Several years ago, Yahoo polled 1,000 TV viewers and asked them what classic show they’d like to see revived.

The surprise winner was a program that had ended its run nearly 20 years earlier, and was probably best known for one of it stars, a Mohawked black man wearing enough jewelry to pay off the national debt whose favorite catchphrase was the iconic “I pity the fool!”

Yep, Mr. T and “The A-Team” remained favorites long after their supposed sell-by dates, which is a major reason why, after almost a decade in development, a big-screen version of the series opens Friday. And, as “A-Team” director Joe Carnahan told the Los Angeles Times, this is not “the easy, breezy Cover Girl version of ‘The A-Team.’ We’re not making an homage to ‘The A-Team.’ We’re taking the base story of four guys wrongfully convicted of a crime. That’s the point of departure.”

So what else is new? When it comes to source material, Hollywood has been looking to TV since the boob tube became a mass medium. The Oscar-winning 1955 film “Marty” was based on a TV drama, as was the classic 1957 film “12 Angry Men.” From “Maverick” to “The X-Files,” “The Untouchables” to “The Twilight Zone,” the film industry has continued to raid TV for ideas.

But given the number of truly awful TV adaptations, the journey from small to large screen can be perilous. “You have to look at the movie as a reinvention,” says “A-Team” producer Jules Daly. “If you think you have to replicate the show, you’re going to lose. And sometimes the cheesier the show, it gives you more to go with. You embrace the cheese, or find what was solid within.”

“If something has been a series already, there are a certain number of elements that people got to know each week, so you have to know what people tuned in for, and keep those elements going,” says veteran screenwriter Steven E. de Souza (“Die Hard,” “The Flintstones”).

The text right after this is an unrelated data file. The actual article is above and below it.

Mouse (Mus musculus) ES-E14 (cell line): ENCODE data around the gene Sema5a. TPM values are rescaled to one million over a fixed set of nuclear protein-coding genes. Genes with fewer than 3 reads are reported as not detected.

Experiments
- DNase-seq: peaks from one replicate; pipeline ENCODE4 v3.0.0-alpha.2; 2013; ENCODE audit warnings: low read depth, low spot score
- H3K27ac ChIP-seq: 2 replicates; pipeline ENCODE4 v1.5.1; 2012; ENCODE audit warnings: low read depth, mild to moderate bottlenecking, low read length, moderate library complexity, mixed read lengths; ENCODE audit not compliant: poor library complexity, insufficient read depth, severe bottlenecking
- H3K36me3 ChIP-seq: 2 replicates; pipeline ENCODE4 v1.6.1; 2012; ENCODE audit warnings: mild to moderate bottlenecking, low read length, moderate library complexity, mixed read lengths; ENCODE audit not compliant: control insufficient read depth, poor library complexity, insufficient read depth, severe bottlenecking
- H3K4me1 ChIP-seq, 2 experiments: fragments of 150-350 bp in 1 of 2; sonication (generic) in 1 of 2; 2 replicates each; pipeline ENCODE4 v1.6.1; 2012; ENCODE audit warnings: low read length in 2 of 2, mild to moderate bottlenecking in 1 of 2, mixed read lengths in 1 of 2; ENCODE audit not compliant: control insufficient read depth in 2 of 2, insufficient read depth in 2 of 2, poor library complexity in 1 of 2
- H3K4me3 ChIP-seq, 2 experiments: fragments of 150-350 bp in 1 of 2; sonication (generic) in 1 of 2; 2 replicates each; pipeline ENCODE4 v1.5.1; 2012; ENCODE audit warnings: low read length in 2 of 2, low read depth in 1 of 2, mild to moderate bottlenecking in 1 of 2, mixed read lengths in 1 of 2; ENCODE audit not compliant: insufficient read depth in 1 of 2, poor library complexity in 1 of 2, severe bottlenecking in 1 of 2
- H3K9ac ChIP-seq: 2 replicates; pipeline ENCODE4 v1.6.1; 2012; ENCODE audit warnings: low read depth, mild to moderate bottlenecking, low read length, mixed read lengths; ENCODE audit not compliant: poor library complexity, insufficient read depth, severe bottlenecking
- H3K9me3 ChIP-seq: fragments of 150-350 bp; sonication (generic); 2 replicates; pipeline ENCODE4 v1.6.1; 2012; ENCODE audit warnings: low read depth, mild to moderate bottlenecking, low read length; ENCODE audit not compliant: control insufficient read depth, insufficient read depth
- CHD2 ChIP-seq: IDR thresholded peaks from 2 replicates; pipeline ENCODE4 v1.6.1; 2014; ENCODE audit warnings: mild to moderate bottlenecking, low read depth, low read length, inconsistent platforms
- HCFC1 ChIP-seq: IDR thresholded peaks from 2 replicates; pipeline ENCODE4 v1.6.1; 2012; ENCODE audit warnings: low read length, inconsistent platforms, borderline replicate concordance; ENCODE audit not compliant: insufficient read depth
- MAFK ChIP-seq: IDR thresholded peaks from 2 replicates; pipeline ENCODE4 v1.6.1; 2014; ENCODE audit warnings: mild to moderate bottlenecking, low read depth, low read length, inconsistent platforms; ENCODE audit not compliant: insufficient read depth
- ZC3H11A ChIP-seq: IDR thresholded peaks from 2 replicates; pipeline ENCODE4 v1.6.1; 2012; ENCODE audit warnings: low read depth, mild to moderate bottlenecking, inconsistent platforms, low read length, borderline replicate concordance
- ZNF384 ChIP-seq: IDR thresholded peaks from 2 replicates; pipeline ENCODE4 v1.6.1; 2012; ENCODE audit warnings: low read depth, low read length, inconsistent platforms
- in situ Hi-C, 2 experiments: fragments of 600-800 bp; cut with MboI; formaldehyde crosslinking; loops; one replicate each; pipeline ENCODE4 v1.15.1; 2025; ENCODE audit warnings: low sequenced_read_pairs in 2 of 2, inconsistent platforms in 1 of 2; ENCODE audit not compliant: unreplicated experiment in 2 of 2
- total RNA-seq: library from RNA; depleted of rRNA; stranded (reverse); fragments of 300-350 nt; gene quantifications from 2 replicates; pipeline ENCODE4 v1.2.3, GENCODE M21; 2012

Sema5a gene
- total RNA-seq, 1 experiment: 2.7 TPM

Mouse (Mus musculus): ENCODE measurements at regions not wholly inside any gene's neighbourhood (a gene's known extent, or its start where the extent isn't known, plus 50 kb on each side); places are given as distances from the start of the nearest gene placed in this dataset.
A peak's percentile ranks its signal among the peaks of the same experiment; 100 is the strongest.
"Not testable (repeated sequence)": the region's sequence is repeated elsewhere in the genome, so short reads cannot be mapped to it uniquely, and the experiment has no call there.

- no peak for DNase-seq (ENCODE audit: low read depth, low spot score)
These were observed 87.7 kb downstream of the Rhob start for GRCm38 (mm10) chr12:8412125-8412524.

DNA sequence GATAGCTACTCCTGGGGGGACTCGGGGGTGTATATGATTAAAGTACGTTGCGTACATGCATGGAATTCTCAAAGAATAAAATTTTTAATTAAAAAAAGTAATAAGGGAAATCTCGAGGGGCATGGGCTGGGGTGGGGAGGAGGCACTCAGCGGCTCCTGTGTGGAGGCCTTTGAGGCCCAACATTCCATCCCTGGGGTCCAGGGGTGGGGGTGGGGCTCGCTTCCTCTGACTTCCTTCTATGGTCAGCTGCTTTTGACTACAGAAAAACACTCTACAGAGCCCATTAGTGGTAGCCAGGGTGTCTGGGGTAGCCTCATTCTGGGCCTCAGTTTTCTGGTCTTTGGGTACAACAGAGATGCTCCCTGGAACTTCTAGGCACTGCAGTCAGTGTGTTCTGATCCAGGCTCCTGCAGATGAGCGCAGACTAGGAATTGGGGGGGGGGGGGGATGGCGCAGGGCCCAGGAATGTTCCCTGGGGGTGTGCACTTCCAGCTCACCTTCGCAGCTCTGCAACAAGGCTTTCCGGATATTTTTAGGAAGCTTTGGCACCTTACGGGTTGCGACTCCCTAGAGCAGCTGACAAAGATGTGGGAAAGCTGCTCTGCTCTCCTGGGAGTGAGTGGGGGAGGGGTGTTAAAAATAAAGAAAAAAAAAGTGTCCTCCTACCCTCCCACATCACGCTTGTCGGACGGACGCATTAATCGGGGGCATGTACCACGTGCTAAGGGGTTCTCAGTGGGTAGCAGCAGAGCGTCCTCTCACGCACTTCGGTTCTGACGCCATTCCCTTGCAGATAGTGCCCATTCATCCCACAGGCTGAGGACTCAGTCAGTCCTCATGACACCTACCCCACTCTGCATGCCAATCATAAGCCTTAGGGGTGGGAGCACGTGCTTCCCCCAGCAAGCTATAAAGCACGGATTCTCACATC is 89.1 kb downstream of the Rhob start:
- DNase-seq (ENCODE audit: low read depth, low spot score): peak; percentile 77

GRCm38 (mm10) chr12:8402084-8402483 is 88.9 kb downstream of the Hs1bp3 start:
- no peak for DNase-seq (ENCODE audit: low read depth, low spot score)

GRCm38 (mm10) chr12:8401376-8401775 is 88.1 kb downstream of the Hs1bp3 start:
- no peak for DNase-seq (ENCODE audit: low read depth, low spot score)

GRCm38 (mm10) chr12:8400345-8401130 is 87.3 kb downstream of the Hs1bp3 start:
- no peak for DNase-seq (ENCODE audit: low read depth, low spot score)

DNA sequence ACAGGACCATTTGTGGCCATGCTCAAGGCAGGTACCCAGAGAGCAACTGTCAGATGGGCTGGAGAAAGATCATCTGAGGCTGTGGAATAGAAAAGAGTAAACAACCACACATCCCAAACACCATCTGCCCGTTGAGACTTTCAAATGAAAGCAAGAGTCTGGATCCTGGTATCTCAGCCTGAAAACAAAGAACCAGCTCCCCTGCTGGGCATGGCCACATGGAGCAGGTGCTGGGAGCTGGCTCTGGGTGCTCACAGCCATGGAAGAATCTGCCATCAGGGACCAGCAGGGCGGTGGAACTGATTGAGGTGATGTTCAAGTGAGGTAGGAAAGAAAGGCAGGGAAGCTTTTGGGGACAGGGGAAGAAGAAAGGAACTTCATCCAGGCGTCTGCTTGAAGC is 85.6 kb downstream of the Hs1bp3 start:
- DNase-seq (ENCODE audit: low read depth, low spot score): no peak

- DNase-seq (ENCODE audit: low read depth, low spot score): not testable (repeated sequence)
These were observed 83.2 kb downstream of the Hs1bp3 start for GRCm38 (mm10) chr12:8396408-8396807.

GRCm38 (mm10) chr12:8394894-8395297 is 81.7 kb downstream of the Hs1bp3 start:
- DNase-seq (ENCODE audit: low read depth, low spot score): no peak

For “A-Team” director Carnahan, that filtering process wasn’t especially difficult, although the film has updated certain aspects of the series. In the original, which ran from 1983 to 1987, George Peppard (John “Hannibal” Smith), Dirk Benedict (“Face” Peck), Dwight Schultz (“Howlin’ Mad” Murdock) and the inimitable Mr. T (B.A. Baracus) starred as Vietnam-era Army Special Forces soldiers who were ordered to rob the bank of Hanoi as a means to end the war. But the officer who issued the order was later murdered, so those in the A-Team were branded as criminals and sent to prison. They eventually escaped, and took on jobs as soldiers of fortune while running from the military.

In the new version, which features Liam Neeson as Hannibal, Bradley Cooper (“The Hangover”) as Face, Sharlto Copley (“District 9”) as Murdock and mixed martial arts fighter Quinton “Rampage” Jackson as B.A., the men are Iraq War covert operatives framed for a crime they didn’t commit. They escape from a military prison and try to find out who took them down.

In addition to the major characters, a few of the program’s old touchstones remain, such as when team leader Hannibal Smith utters his classic line, “I love it when a plan comes together.” But other aspects, like the Iraq war timeframe, have been updated. No longer in the mix is B.A.’s bejeweled accessorizing, nor does he utter, “I pity the fool.” And certifiable wild man “Howlin’ Mad” Murdock has also been reconfigured.

“It’s more technically (with Murdock),” says Daly. “Whatever they were doing then was more physical. Now the stakes are much higher, like they’re flying a tank in the air, and he’s operating everything. Joe amped him up to a ‘realer’ person.”

No matter how the film plays out, however, fans of the show will be able to wallow in a double dose of “A-Team” nostalgia. The 25-disc complete series on DVD hit stores last Tuesday, packaged in a replica of the van the boys traveled in.

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